The Five Second Rule For Business

One bright spring afternoon in 1951, a young man in a grey suit approaches the door of a well-kept bungalow on a tree-lined street, and knocks on the front door.   He adjusts his tie and stands straight with his hands on his large worn briefcase.  He practices his smile quickly before the homeowner answers his knock.  He is selling Encyclopedias, and when the door opens and a housewife stands before him, he has about five-seconds to grab the imagination of this stranger and present her not only with an idea that she can’t resist, but to convince her to pay a large sum of money for his books.  His stomach is as tight as a wet twisted towel.

Of course, he has some options.  He can start his five-seconds relating the features of the books – that the books are designed to meet the curriculum needs of elementary through high school students; it serves the needs of adults as well; the entire series is bound in beautiful leatherette with gold embossed titles; or he could tell her quickly about the affordable monthly payments.  Or he could decide to quickly point out the benefits – her children will get better grades, better grades mean a better future and as a parent, isn’t that what she wants?  Or a more emotionally manipulative statement – isn’t that what she owes her children as a good mother?  Or he could smile, introduce himself, and say, “Right here in my hand, I hold a University degree that can make your son a doctor or make your little girl an astronaut”.  He can engage by surprise or paint a picture that emotionally moves her.

Door-to-door sales is one of the hardest jobs in the world, along with in my view, still the current practice of religious proselytizers. Today, with the Internet options of selling products, services and ideas, we have “cover.” While we don’t actually have to go door to door and don’t suffer personal rejection, we still have to present our message or product to people we don’t have a relationship with.  The same five seconds the door-to-door salesman had sixty years ago, is the same five seconds we still have today – albeit with a different delivery system.  We actually have it a bit tougher today, because we have hundreds of people knocking on the same virtual door every day.

If you only had a five-second window (which you do), would the message on your website be the same?  Would you try telling a story or use a metaphor that would capture someone’s imagination?  Or using words that create images in your prospects’ mind?  Would your headline be the same?  Would you have columns of copy and a stock photo or would you try to enchant a stranger to find out more about your company?  Would you think more clearly about the “subject” line on your email blast?  Would you send a “Dear friend” email?  Would your tweets be the same? If you have five-seconds, would your prospect see what you want them to see on your web pages, in your videos, tweets or in your emails?   Would you rethink how you respond to a customer inquiry or complaint?  Would you have them on a phone loop if you had five seconds to establish a relationship?  Would you insist on the “policies” of your company, “We can’t give you a refund because it’s against our policy” or would try to try to find out (direct consumer feedback) what is wrong with your product?  If you had five-seconds to invite a stranger to have a relationship with you and your product or service, would you be doing what you are doing right now?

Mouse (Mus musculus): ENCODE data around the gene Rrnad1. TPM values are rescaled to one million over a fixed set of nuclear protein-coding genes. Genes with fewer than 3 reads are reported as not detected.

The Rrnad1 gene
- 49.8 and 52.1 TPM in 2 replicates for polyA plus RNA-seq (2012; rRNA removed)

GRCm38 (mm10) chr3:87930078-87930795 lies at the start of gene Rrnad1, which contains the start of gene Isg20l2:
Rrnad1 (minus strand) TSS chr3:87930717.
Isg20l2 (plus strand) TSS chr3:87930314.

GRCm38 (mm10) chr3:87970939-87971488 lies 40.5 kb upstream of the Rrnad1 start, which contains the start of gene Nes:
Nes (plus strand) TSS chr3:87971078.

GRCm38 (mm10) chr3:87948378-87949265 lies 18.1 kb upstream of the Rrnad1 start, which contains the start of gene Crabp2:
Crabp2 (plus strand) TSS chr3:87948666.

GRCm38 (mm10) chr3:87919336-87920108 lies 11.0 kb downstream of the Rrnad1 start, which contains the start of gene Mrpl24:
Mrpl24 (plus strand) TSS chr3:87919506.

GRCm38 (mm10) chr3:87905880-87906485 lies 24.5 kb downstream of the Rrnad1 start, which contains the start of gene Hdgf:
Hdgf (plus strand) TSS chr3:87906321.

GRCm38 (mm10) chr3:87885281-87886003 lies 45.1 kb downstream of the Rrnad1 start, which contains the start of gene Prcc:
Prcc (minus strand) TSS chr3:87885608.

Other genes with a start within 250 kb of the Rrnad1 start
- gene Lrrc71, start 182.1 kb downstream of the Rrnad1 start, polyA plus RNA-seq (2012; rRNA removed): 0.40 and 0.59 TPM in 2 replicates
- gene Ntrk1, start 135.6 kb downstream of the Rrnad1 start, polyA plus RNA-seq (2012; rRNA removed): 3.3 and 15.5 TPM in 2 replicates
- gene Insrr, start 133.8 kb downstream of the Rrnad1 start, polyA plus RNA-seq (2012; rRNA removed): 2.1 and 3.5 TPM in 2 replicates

Cicero once said, “If you wish to persuade me, you must speak my words, think my thoughts and feel my feelings”.

When you stand in front of a strangers’ (virtual) door, you can either be invited in because you have spoken their words, thought their thoughts and have empathy for identifying a problem they have that you can solve, or you can continue running down the street knocking on as many doors as you can, hoping someone lets you in.

Is there something you would change in your business practice, if you only had five seconds to engage a new customer?  Or do to keep an existing customer?  Can you share a story about a change you made in your business that changed your business?